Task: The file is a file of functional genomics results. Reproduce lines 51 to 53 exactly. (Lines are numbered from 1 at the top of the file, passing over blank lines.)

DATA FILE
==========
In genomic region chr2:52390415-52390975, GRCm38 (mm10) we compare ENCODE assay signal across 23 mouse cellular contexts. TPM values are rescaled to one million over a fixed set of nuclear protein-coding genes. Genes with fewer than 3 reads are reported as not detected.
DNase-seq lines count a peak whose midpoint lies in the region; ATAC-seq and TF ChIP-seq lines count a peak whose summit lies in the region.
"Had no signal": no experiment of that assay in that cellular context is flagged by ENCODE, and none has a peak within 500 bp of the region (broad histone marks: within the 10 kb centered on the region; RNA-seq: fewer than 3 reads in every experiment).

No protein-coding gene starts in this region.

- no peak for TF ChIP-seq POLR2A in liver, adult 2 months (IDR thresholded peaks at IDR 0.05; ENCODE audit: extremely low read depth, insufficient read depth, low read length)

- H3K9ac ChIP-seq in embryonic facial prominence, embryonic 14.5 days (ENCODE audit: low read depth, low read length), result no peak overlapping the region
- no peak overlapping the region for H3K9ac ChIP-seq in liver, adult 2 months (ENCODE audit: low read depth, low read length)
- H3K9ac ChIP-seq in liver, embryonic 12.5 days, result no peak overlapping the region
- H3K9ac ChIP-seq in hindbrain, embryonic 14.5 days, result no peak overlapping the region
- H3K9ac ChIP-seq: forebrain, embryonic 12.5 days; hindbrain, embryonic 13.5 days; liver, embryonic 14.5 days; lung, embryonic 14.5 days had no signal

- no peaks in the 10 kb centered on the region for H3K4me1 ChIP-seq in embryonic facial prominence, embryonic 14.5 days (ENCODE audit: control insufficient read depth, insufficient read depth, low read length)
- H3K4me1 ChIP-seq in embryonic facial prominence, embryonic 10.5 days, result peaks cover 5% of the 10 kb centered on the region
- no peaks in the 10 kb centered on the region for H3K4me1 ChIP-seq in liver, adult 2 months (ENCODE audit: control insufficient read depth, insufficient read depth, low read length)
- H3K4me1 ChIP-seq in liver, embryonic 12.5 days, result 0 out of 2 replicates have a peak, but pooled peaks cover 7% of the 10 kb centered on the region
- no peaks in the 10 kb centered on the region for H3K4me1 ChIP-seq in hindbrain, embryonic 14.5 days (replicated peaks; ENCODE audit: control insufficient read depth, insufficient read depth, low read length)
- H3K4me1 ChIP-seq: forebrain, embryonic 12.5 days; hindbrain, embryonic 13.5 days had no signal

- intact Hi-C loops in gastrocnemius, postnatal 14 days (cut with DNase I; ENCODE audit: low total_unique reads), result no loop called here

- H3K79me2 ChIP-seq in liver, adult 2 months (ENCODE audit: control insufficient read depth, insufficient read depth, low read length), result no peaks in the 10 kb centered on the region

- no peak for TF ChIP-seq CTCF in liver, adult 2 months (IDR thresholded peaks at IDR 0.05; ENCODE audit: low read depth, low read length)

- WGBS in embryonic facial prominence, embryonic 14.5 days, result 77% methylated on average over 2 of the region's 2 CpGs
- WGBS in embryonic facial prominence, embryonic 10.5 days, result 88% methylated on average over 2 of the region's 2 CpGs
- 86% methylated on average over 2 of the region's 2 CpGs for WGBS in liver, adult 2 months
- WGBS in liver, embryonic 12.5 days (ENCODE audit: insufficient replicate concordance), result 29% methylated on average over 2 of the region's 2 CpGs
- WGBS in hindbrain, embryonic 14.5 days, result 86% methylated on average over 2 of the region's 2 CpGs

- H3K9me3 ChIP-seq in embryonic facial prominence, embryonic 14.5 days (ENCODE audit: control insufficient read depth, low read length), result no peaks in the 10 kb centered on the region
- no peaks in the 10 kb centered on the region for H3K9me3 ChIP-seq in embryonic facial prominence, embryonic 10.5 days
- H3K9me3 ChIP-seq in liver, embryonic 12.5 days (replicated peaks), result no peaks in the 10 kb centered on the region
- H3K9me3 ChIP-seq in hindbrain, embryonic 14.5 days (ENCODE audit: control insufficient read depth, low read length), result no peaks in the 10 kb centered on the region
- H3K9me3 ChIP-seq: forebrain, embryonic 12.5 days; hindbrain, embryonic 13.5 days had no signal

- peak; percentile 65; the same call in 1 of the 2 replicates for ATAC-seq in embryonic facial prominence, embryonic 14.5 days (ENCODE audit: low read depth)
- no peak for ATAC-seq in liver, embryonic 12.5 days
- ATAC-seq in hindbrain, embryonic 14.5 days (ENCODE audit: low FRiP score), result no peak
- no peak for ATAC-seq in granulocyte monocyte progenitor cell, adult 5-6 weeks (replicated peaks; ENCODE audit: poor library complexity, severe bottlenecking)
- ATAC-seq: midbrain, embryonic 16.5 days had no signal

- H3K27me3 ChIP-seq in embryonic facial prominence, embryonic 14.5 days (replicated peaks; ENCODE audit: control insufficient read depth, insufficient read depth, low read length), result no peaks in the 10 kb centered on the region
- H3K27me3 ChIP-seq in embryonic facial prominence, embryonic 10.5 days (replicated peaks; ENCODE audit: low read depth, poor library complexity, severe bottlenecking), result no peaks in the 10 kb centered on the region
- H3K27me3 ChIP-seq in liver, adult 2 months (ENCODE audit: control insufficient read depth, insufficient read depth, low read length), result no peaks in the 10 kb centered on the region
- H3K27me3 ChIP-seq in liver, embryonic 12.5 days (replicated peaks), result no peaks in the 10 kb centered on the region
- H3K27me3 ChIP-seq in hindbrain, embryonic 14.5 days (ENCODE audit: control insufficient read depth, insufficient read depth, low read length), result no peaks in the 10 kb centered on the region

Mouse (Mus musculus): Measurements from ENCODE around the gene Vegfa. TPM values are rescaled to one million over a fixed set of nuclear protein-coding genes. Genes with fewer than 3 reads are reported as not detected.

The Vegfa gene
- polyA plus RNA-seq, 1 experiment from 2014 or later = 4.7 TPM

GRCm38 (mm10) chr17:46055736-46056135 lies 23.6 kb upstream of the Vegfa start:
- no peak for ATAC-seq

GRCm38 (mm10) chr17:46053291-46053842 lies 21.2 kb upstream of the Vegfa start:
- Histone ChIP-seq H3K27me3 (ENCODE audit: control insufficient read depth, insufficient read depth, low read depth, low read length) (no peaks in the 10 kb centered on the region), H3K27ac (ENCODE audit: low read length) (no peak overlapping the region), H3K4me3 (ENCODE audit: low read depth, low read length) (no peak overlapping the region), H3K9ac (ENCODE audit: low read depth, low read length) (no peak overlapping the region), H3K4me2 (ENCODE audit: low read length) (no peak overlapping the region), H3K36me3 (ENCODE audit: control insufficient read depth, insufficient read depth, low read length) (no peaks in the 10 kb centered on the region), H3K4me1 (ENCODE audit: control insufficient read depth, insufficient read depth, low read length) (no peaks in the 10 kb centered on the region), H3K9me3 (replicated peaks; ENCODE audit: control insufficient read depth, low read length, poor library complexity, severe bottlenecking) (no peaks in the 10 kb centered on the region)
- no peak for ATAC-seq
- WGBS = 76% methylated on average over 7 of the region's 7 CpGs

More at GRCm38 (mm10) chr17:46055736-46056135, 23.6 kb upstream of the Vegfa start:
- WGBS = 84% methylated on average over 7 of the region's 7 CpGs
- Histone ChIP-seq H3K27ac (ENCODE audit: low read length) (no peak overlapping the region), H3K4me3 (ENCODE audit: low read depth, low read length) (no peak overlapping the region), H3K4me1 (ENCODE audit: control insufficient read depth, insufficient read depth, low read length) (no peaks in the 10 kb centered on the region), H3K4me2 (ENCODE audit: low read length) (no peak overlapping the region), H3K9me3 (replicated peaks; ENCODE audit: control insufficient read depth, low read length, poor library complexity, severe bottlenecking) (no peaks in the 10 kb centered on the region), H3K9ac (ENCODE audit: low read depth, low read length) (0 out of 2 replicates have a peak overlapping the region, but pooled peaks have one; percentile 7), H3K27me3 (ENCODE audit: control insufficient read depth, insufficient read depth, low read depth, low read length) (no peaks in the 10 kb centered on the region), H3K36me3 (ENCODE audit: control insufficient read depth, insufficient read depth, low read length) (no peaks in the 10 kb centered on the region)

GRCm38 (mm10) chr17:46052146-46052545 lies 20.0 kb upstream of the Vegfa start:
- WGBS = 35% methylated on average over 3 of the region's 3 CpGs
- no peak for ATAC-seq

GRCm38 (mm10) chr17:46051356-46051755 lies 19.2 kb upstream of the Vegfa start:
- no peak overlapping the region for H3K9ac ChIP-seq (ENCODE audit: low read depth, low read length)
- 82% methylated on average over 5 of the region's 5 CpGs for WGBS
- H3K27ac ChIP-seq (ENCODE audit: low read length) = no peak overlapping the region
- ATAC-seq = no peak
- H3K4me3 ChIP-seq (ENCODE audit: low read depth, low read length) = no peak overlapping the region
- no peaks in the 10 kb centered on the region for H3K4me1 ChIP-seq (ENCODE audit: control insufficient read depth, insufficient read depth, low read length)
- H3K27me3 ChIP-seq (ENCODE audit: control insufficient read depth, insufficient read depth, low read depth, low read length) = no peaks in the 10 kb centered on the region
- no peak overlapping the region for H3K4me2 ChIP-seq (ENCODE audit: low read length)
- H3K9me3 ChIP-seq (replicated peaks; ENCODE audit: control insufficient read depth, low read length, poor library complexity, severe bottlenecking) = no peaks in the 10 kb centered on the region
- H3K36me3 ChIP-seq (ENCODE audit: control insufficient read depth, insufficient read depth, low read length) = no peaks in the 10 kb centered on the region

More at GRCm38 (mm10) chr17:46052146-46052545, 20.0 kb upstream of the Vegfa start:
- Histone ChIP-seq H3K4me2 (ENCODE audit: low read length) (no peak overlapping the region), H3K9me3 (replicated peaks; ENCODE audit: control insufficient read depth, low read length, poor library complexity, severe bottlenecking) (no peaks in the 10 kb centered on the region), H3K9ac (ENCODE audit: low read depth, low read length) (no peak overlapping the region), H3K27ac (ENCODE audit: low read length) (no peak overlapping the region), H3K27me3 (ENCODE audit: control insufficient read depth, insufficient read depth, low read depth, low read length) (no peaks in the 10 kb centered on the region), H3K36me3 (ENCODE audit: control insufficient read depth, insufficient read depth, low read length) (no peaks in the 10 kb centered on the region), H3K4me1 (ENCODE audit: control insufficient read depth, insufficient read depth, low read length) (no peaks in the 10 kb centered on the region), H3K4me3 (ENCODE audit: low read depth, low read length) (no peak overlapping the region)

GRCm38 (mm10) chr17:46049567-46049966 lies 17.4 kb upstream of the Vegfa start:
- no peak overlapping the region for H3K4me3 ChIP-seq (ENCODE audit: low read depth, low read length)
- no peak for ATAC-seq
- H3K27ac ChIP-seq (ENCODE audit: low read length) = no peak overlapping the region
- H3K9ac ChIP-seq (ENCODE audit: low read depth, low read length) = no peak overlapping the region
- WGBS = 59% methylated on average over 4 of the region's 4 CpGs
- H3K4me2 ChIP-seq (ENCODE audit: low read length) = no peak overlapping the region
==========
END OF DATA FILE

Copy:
- Histone ChIP-seq H3K27ac (ENCODE audit: low read length) (no peak overlapping the region), H3K4me3 (ENCODE audit: low read depth, low read length) (no peak overlapping the region), H3K4me1 (ENCODE audit: control insufficient read depth, insufficient read depth, low read length) (no peaks in the 10 kb centered on the region), H3K4me2 (ENCODE audit: low read length) (no peak overlapping the region), H3K9me3 (replicated peaks; ENCODE audit: control insufficient read depth, low read length, poor library complexity, severe bottlenecking) (no peaks in the 10 kb centered on the region), H3K9ac (ENCODE audit: low read depth, low read length) (0 out of 2 replicates have a peak overlapping the region, but pooled peaks have one; percentile 7), H3K27me3 (ENCODE audit: control insufficient read depth, insufficient read depth, low read depth, low read length) (no peaks in the 10 kb centered on the region), H3K36me3 (ENCODE audit: control insufficient read depth, insufficient read depth, low read length) (no peaks in the 10 kb centered on the region)

GRCm38 (mm10) chr17:46052146-46052545 lies 20.0 kb upstream of the Vegfa start:
- WGBS = 35% methylated on average over 3 of the region's 3 CpGs